How does your website optimization stack up? To help you figure out how much content you may need to be competitive, the Domain Indexing Report below checks to see how many pages your competitors have indexed in Google, Bing and Yahoo. For each of your important keywords, enter your main competitors' domains below.

SEO Tool: Domain Indexing Report


SEOToolSet® Domain Indexing Report
Domain PR Total Google Yahoo Search Bing Pages Indexed Chart

Compare Keyword Usage on Competing Pages

As you're writing the Title, Meta Description and other elements critical to your web page optimization, you may find it helpful to compare what your top competitors have written. Using our free SEO Multi-Page Information tool, you'll be able to read the all-important Title tag, Meta tags, and H1 heading tag for many pages all at once, as well as whether the page has a rel="canonical" tag.

Simply enter up to 6 URLs (one per line) and click Get Data below.

SEO Tool: SEO Multi-Page Information Tool


Test Your Web Page Optimization Using the Single Page Analyzer

The most popular search engine optimization tool in our entire SEOToolSet® is our Single Page Analyzer, which lists the top keywords plus a whole lot more. The free version below, provided for you as an essential part of this SEO tutorial, shows a small fraction of that tool's power.

Running the Single Page Analyzer shows you the density for your keywords in the various categories: Title, Meta Description, Meta Keywords, ALT attributes, Heading levels, first 200 words, and total body copy. It also analyzes the reading level and other metrics, so make sure those are appropriate for the audience you're targeting.

Following our specified SEO web page optimization methodology, you can review these reports to see what you need to change or add to your pages. SEOs often run this tool several times as they test and adjust their web page's optimization. The Single Page Analyzer reports show red to indicate a value that is too low, and blue for a value that's abnormally high, based on SEO best practices.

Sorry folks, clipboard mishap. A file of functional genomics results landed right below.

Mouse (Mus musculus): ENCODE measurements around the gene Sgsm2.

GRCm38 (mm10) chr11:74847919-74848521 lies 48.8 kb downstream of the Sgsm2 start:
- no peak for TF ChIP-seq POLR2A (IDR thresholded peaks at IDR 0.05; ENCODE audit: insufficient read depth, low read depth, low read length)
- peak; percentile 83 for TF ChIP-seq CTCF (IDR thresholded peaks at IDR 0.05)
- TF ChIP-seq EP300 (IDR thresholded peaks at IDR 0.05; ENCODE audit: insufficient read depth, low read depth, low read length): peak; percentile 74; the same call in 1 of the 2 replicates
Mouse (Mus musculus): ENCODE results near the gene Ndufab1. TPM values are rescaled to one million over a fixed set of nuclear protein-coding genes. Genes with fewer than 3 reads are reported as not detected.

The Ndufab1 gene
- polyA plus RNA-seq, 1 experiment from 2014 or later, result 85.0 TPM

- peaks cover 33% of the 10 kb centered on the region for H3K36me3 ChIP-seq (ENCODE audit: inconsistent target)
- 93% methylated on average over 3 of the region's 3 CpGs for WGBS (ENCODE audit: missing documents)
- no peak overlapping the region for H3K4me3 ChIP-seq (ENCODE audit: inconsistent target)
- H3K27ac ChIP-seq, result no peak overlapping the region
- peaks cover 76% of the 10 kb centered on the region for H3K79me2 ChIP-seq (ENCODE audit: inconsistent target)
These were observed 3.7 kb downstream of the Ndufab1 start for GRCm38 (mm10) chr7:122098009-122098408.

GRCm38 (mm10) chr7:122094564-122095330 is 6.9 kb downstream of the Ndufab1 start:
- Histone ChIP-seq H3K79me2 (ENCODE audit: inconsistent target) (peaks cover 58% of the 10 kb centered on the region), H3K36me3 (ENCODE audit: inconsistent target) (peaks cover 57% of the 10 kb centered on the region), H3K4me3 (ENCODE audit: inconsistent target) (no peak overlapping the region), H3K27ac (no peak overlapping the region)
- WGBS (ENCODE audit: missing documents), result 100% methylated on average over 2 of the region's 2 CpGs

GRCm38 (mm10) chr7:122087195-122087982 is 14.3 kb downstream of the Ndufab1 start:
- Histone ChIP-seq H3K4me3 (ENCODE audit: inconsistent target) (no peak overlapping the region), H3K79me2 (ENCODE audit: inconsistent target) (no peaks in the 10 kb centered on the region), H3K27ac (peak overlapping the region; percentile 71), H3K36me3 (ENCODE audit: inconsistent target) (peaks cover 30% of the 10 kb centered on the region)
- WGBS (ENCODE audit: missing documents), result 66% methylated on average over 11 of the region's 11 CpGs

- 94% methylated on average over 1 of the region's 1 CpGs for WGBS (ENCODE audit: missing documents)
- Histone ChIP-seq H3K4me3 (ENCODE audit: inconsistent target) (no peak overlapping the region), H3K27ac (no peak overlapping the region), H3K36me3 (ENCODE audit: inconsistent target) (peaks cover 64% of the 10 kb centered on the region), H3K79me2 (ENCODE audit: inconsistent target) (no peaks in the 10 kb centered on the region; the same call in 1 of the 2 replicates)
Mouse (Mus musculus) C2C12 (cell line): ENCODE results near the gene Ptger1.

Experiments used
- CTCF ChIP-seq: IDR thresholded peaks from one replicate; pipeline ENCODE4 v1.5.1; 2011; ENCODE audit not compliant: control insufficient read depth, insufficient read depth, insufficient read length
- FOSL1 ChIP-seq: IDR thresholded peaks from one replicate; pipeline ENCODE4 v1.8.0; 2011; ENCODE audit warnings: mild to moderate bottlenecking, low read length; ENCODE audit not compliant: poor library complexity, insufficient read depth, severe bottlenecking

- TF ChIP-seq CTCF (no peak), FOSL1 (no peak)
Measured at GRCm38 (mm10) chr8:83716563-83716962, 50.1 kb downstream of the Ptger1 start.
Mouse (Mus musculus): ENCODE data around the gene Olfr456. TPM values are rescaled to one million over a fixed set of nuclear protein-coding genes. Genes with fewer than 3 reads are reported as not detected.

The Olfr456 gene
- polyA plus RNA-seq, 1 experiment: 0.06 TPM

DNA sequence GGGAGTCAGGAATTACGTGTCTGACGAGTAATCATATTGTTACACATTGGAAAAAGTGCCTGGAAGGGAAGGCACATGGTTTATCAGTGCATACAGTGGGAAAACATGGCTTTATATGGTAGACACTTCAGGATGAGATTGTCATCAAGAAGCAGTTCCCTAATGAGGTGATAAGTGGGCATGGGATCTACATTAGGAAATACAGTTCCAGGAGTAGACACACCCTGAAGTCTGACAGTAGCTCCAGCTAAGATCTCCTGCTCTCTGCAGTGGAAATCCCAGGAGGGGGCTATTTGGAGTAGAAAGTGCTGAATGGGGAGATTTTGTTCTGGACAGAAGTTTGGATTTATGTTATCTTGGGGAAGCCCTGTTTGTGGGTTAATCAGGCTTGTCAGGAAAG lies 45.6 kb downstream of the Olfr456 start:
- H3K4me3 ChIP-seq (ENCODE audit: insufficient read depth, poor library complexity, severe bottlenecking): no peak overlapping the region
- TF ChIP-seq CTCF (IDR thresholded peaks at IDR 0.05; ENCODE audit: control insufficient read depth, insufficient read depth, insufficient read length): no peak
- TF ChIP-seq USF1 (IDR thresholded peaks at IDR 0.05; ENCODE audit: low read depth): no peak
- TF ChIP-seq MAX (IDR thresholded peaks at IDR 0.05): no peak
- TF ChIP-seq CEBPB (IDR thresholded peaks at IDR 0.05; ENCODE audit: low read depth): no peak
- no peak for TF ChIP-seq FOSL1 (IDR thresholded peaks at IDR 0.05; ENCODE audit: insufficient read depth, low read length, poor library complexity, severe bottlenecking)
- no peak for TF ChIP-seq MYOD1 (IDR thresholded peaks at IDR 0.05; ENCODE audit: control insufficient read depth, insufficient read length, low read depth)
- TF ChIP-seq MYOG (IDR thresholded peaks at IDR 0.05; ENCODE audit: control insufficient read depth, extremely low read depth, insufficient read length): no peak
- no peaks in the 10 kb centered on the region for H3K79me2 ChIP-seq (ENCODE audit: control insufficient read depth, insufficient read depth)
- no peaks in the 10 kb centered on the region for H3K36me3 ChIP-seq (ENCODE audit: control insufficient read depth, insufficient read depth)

Enter the specific URL of your web page and click Run Page Analyzer.

SEO Tool: Single Page Analyzer

SEOToolSet® Tag Information
Tag Word Count Stop Words Used Words Length Tag Contents

Text Metrics and Readability
Metric Value Description

Word Phrase Usage
Keyword Title Meta Desc Meta Keywords Headings ALT Tags First Words Body Words All Words

Placing keywords in the right spots with natural and reasonable frequency is critical for search engine optimization, but there is much more. You want your content to be the best it can be, and then just maybe you will be considered relevant. Expert content always does better than rambling text with randomly inserted keywords. Yes, you need the keywords, but you also need to make your content worthy. And if your content is not worthy, it does not belong on your website — fix it or remove it.

Now that you know how to optimize website content for SEO, next you'll find out how to submit your site and help search engines find your web pages faster so your freshly optimized website content can be indexed.

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Need more SEO tips?
Read more about Keyword Stuffing or Search Engine Optimization

Related blog posts and articles:

The SEO Copywriting Checklist
Why Page Titles Matter
Back to Basics: Creating Quality Content for the Web